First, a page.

Now that summer is here, many of us are getting geared up and enjoying the beach and beautiful weather; but with temperatures rising across all of Florida, it is important we take steps to take care of ourselves — as well as our family and friends.
Getting out in that hot Florida sun can be good though. Working up a good sweat comes with a range of benefits. Scandinavians have known that for centuries. Sweating flushes toxins like alcohol, salts and even cholesterol out of your body and gets rid of toxins that can clog pores and plague the skin with pimples and blemishes. It can also force your body to burn calories, induce better sleep and improve cardiovascular performance.
Another benefit is that when you sweat, the peptides produced by sweat glands act as antibiotics and can fight off infection, thus boosting immunity. And, in the traditional Scandinavian way, taking a cold shower after sweating will close your pores and boost circulation.
But, it’s not all bad in Florida. We can still take full advantage of the hot weather without worrying about heat-related problems so l0ng as we remember to take the proper precautions.
Heat-related emergencies are very common here, like heat exhaustion and heat stroke but these emergencies are totally avoidable and only happen when you are dehydrated and your body heat rises.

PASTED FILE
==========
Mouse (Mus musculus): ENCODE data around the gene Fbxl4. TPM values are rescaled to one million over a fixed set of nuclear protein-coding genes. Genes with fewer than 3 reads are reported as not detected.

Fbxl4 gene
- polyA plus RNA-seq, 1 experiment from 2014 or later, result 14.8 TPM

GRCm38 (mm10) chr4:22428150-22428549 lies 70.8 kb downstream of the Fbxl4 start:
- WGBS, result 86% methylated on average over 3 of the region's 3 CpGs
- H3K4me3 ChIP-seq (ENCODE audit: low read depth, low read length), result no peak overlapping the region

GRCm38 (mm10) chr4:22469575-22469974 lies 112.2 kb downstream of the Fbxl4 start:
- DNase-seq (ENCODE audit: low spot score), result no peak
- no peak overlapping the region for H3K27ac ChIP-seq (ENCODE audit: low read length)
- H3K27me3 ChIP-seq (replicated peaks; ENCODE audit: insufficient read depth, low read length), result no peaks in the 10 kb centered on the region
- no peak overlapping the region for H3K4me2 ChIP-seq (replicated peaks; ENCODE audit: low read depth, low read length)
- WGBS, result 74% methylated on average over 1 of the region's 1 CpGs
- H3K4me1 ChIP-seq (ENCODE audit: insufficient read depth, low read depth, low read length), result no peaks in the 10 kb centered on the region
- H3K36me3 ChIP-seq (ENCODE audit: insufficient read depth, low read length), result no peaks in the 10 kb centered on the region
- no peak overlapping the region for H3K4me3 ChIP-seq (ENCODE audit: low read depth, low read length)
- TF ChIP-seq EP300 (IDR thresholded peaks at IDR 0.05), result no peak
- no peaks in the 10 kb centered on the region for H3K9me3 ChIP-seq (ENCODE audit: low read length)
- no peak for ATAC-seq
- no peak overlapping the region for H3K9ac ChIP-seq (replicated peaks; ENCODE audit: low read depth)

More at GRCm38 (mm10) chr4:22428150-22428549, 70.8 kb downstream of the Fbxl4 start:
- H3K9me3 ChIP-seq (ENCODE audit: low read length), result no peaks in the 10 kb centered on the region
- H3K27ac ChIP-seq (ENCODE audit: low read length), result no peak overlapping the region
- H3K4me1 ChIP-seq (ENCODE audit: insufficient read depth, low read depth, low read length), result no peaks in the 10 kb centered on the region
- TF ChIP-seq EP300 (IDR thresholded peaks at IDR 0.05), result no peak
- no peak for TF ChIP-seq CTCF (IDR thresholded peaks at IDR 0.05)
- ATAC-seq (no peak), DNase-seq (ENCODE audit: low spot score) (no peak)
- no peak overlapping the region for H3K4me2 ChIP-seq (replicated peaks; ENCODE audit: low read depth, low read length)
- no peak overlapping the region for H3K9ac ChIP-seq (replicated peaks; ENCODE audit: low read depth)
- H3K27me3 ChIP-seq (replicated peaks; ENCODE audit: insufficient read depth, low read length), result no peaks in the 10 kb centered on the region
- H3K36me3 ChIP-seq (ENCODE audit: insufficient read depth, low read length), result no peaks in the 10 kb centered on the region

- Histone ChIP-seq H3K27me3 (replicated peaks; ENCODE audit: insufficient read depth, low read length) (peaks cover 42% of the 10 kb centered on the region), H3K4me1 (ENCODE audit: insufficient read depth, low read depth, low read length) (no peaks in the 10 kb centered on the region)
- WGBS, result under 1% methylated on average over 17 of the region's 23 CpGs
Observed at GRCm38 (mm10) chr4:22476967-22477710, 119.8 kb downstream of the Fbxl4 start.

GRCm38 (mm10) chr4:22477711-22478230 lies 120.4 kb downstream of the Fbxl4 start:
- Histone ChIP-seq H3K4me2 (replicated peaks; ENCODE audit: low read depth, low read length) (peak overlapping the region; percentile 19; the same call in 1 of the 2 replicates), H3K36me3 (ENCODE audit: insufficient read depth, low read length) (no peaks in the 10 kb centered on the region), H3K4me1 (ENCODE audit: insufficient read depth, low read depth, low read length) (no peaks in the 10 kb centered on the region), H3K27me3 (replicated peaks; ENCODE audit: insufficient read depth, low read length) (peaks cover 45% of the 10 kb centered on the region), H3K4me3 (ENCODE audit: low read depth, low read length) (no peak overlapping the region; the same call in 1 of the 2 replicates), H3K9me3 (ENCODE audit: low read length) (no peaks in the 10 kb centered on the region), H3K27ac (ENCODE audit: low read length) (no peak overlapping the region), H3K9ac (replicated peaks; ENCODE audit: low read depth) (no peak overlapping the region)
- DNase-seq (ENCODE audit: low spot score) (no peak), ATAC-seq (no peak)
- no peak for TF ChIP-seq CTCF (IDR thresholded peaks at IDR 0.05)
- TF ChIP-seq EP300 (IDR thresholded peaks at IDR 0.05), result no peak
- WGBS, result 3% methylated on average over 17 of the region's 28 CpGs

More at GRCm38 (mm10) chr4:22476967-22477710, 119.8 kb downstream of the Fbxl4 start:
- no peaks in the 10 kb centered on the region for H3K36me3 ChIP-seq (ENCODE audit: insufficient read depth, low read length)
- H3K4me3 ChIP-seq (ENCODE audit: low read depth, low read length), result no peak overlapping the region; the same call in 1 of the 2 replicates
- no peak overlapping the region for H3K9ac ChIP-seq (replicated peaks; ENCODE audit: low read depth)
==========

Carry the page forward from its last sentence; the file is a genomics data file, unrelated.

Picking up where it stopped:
The first step to avoiding such emergencies is, of course, to take the appropriate preventive measures. This means drinking lots of cool fluids throughout the day to prevent dehydration, wearing light or loose clothing to let air circulate and heat to escape the body, as well as applying sunscreen preferably with SPF 15 or higher. Sunburned skin is dangerous as it reduces the body’s ability to cool itself.
Symptoms to watch out for are dry skin, confusion, headache, dark yellow urine, small production of urine, nausea and rapid, shallow breathing.
Anyone can be at risk of heat stress or heat stroke, so family members or carers need to ensure all young children and the elderly are properly taken care of. “Heat stress can occur within a few minutes and may lead to potentially fatal heat stroke,” said Dr. Ravi Nathan, a local cardiologist in Brooksville. And the best preventive medicine is about 16 fl. oz. of water an hour, ideally combined with keeping out of the sun.